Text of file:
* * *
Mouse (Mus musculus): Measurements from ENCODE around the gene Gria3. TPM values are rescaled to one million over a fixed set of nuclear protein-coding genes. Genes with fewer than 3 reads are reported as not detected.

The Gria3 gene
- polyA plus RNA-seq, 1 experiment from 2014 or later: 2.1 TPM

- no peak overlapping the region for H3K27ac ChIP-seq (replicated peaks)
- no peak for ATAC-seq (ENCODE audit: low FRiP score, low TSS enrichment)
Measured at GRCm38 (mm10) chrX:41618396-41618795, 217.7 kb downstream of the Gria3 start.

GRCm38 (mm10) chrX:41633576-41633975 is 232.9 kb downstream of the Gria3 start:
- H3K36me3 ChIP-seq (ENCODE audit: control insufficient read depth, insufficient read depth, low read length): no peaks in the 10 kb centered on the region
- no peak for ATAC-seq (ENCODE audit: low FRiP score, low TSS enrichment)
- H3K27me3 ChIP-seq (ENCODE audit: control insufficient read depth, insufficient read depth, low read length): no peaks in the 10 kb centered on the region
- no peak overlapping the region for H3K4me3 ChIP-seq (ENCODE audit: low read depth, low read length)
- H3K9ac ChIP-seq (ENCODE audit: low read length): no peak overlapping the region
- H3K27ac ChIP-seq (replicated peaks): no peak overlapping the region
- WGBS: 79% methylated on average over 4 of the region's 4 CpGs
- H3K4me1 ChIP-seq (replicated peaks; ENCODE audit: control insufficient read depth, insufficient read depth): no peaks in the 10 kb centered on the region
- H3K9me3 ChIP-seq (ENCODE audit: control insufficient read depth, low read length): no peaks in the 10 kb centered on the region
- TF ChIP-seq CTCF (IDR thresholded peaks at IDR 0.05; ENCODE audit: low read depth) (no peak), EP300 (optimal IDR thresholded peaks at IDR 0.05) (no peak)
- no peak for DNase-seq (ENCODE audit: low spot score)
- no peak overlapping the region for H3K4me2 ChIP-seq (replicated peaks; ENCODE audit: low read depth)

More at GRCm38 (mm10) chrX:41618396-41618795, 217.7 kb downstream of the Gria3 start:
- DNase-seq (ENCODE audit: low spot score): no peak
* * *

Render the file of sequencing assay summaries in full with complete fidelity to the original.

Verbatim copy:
Mouse (Mus musculus): Measurements from ENCODE around the gene Gria3. TPM values are rescaled to one million over a fixed set of nuclear protein-coding genes. Genes with fewer than 3 reads are reported as not detected.

The Gria3 gene
- polyA plus RNA-seq, 1 experiment from 2014 or later: 2.1 TPM

- no peak overlapping the region for H3K27ac ChIP-seq (replicated peaks)
- no peak for ATAC-seq (ENCODE audit: low FRiP score, low TSS enrichment)
Measured at GRCm38 (mm10) chrX:41618396-41618795, 217.7 kb downstream of the Gria3 start.

GRCm38 (mm10) chrX:41633576-41633975 is 232.9 kb downstream of the Gria3 start:
- H3K36me3 ChIP-seq (ENCODE audit: control insufficient read depth, insufficient read depth, low read length): no peaks in the 10 kb centered on the region
- no peak for ATAC-seq (ENCODE audit: low FRiP score, low TSS enrichment)
- H3K27me3 ChIP-seq (ENCODE audit: control insufficient read depth, insufficient read depth, low read length): no peaks in the 10 kb centered on the region
- no peak overlapping the region for H3K4me3 ChIP-seq (ENCODE audit: low read depth, low read length)
- H3K9ac ChIP-seq (ENCODE audit: low read length): no peak overlapping the region
- H3K27ac ChIP-seq (replicated peaks): no peak overlapping the region
- WGBS: 79% methylated on average over 4 of the region's 4 CpGs
- H3K4me1 ChIP-seq (replicated peaks; ENCODE audit: control insufficient read depth, insufficient read depth): no peaks in the 10 kb centered on the region
- H3K9me3 ChIP-seq (ENCODE audit: control insufficient read depth, low read length): no peaks in the 10 kb centered on the region
- TF ChIP-seq CTCF (IDR thresholded peaks at IDR 0.05; ENCODE audit: low read depth) (no peak), EP300 (optimal IDR thresholded peaks at IDR 0.05) (no peak)
- no peak for DNase-seq (ENCODE audit: low spot score)
- no peak overlapping the region for H3K4me2 ChIP-seq (replicated peaks; ENCODE audit: low read depth)

More at GRCm38 (mm10) chrX:41618396-41618795, 217.7 kb downstream of the Gria3 start:
- DNase-seq (ENCODE audit: low spot score): no peak